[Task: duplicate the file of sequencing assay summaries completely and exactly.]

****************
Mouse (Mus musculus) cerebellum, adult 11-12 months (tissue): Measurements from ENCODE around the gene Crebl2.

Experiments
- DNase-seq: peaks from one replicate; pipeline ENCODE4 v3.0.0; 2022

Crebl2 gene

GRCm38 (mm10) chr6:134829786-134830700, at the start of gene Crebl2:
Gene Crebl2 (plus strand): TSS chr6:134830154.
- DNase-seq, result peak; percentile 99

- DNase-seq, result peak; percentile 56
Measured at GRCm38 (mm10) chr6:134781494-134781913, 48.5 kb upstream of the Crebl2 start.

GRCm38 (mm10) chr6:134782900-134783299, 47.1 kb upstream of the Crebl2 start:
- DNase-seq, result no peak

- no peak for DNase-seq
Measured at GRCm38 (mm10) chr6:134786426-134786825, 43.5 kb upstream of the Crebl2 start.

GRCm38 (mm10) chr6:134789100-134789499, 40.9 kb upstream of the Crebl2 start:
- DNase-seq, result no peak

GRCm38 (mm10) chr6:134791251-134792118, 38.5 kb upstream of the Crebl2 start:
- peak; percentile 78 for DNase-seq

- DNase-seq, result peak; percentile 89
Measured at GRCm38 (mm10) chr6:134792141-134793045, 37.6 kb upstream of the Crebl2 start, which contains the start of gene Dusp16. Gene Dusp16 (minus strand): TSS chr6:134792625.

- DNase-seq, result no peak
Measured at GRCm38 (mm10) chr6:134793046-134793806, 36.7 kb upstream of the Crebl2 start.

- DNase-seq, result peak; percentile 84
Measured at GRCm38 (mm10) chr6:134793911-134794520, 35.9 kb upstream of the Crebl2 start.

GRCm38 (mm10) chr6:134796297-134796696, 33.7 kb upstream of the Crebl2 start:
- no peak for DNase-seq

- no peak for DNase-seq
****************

Mouse (Mus musculus) cerebellum, adult 11-12 months (tissue): Measurements from ENCODE around the gene Crebl2.

Experiments
- DNase-seq: peaks from one replicate; pipeline ENCODE4 v3.0.0; 2022

Crebl2 gene

GRCm38 (mm10) chr6:134829786-134830700, at the start of gene Crebl2:
Gene Crebl2 (plus strand): TSS chr6:134830154.
- DNase-seq, result peak; percentile 99

- DNase-seq, result peak; percentile 56
Measured at GRCm38 (mm10) chr6:134781494-134781913, 48.5 kb upstream of the Crebl2 start.

GRCm38 (mm10) chr6:134782900-134783299, 47.1 kb upstream of the Crebl2 start:
- DNase-seq, result no peak

- no peak for DNase-seq
Measured at GRCm38 (mm10) chr6:134786426-134786825, 43.5 kb upstream of the Crebl2 start.

GRCm38 (mm10) chr6:134789100-134789499, 40.9 kb upstream of the Crebl2 start:
- DNase-seq, result no peak

GRCm38 (mm10) chr6:134791251-134792118, 38.5 kb upstream of the Crebl2 start:
- peak; percentile 78 for DNase-seq

- DNase-seq, result peak; percentile 89
Measured at GRCm38 (mm10) chr6:134792141-134793045, 37.6 kb upstream of the Crebl2 start, which contains the start of gene Dusp16. Gene Dusp16 (minus strand): TSS chr6:134792625.

- DNase-seq, result no peak
Measured at GRCm38 (mm10) chr6:134793046-134793806, 36.7 kb upstream of the Crebl2 start.

- DNase-seq, result peak; percentile 84
Measured at GRCm38 (mm10) chr6:134793911-134794520, 35.9 kb upstream of the Crebl2 start.

GRCm38 (mm10) chr6:134796297-134796696, 33.7 kb upstream of the Crebl2 start:
- no peak for DNase-seq

- no peak for DNase-seq